Analysis of this evidence and the rest of the voluminous record reveals facts and opinions providing support for the positions advocated by both petitioner and the Commissioner.   However, our review of a determination of the Tribunal is limited (see Matter of American Tel. & Tel. Co. v. State Tax Commn., 61 N.Y.2d 393, 400, 474 N.Y.S.2d 434, 462 N.E.2d 1152 [1984];  Matter of Standard Mfg. Co. v. Tax Commn. of State of N.Y., 114 A.D.2d 138, 141, 498 N.Y.S.2d 724 [1986], supra ).   If the “determination is rationally based upon and supported by substantial evidence ․ [it] must be confirmed by this Court” (Matter of Transervice Lease Corp. v. Tax Appeals Trib. of State of N.Y., 214 A.D.2d 775, 777, 624 N.Y.S.2d 661 [1995];  see Matter of McKee v. Commissioner of Taxation & Fin., 2 A.D.3d 1077, 1078, 768 N.Y.S.2d 677 [2003], lv. denied 2 N.Y.3d 701, 778 N.Y.S.2d 459, 810 N.E.2d 912 [2004] ).   Hence, even if we disagree with a determination, “we are not at liberty to substitute our judgment for a rational determination by the Tribunal that is supported by substantial evidence merely because it is possible to reasonably reach a different conclusion” (Matter of Peterson Petroleum of N.H. v. Tax Appeals Trib. of State of N.Y., 236 A.D.2d 752, 754, 654 N.Y.S.2d 433 [1997] ).   Here, the Tribunal's determination that petitioner failed to rebut the presumption of distortion since the assignment and license-back transaction lacked a business purpose or economic substance apart from tax avoidance is supported by substantial evidence.   We are unpersuaded that the Tribunal erred in crediting the expert testimony offered by the Division over petitioner's experts.   Having found substantial evidence to support the Tribunal's determination of a lack of a business purpose and economic substance, it is not necessary to address the separate ground of whether the royalty rates reflected market rates.

 Petitioner places significant reliance upon the fact that the ALJ ruled in its favor and that it successfully challenged the amount of its corporate tax in Massachusetts (see Sherwin-Williams Co. v. Commissioner of Revenue, 438 Mass. 71, 778 N.E.2d 504 [2002] ).   The Tribunal was authorized to perform a de novo review of the record and was not bound by the ALJ's determination (see Matter of American Express Co. v. Tax Appeals Trib. of State of N.Y., 190 A.D.2d 104, 109, 597 N.Y.S.2d 485 [1993], lv. denied 82 N.Y.2d 663, 610 N.Y.S.2d 151, 632 N.E.2d 461 [1993] ).   With respect to the case from Massachusetts, that case does not control because, in addition to being from another jurisdiction, the applicable laws in Massachusetts and New York are not identical (compare Mass. Gen. Laws ch. 63, § 39A with Tax Law § 211[4] ).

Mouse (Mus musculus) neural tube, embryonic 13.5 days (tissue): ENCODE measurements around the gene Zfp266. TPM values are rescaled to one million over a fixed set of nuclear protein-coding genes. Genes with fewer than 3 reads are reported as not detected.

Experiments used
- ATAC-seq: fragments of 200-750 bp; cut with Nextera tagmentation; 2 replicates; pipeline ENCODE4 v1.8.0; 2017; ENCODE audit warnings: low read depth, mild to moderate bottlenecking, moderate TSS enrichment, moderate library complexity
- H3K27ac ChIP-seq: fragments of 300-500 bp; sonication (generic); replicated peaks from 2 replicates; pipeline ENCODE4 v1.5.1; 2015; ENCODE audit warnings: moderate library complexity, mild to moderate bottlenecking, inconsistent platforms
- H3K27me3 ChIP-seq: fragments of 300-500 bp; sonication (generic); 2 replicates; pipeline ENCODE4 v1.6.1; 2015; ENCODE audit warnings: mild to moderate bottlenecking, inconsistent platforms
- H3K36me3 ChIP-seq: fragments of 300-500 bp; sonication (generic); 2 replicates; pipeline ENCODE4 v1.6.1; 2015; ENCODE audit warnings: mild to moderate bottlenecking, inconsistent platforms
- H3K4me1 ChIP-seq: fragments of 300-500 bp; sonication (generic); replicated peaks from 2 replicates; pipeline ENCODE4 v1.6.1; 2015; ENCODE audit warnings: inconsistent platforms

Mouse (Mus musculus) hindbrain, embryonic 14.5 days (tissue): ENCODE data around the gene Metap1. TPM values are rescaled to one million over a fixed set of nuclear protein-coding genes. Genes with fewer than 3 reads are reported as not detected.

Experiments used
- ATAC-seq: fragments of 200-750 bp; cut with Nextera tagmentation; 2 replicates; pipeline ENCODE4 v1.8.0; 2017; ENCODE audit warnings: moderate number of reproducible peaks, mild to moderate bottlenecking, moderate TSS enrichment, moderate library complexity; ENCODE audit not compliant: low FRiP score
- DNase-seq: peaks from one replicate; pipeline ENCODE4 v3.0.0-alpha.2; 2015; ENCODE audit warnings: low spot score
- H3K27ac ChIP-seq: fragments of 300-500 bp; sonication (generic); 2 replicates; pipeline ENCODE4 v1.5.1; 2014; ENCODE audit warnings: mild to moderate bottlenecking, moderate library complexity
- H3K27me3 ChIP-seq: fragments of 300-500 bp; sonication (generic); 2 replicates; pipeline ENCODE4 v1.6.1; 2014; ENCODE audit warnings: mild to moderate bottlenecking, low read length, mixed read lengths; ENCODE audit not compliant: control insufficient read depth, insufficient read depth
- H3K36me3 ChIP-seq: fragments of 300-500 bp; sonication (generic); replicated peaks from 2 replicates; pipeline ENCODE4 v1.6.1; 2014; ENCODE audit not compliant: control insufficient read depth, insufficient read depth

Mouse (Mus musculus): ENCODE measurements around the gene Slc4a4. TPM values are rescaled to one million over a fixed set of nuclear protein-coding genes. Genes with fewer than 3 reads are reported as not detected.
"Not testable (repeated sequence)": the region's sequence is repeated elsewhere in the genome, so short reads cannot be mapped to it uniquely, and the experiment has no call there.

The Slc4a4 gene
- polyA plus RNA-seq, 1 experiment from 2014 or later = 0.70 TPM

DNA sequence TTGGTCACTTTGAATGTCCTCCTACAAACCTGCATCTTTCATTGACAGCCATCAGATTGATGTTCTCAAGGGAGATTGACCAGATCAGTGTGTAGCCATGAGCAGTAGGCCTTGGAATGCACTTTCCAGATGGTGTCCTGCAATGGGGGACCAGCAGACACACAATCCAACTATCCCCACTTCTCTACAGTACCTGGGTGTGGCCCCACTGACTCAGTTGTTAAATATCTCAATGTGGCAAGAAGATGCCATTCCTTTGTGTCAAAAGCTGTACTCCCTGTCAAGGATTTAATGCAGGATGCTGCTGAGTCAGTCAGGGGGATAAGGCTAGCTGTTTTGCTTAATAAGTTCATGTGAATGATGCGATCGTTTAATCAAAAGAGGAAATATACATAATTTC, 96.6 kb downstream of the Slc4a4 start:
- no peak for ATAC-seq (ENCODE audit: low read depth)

Finally, we are unpersuaded by petitioner's contention that requiring it to file a combined corporation franchise tax violated its constitutional rights under the Due Process Clause and the Commerce Clause.   Petitioner failed to produce evidence satisfying its burden of demonstrating a violation of the U.S. Constitution (see Matter of Wurlitzer Co. v. State Tax Commn., 35 N.Y.2d 100, 104, 358 N.Y.S.2d 762, 315 N.E.2d 805 [1974], supra;  Matter of Capital Fin. Corp. v. Commissioner of Taxation & Fin., 218 A.D.2d 230, 232, 639 N.Y.S.2d 501 [1996], appeal dismissed 88 N.Y.2d 874, 645 N.Y.S.2d 447, 668 N.E.2d 418 [1996], lv. denied 88 N.Y.2d 811, 649 N.Y.S.2d 379, 672 N.E.2d 605 [1996];  Matter of Standard Mfg. Co. v. Tax Commn. of State of N.Y., supra at 142-143, 498 N.Y.S.2d 724;  cf. Matter of British Land [Maryland] v. Tax Appeals Trib. of State of N.Y., 85 N.Y.2d 139, 146, 623 N.Y.S.2d 772, 647 N.E.2d 1280 [1995] ).

ADJUDGED that the determination is confirmed, without costs, and petition dismissed.


1.   SWIMC is wholly-owned by petitioner.   Petitioner owns 85% of DIMC and the other 15% is owned by Dupli-Color Products Company, which is a wholly-owned subsidiary of petitioner.

2.   The royalty income was not taxable in Delaware, which exempts from corporate income tax corporations whose activities are confined to maintenance and management of intangible investments (see 30 Del. Code § 1902[b][8] ).

3.   Puglisi was elected president and treasurer of both subsidiaries.   Other directors were John Ault, petitioner's vice president and controller, and Conway Ivy, petitioner's vice president and treasurer.   Later, a Delaware attorney was added to the board of directors of each of the subsidiaries.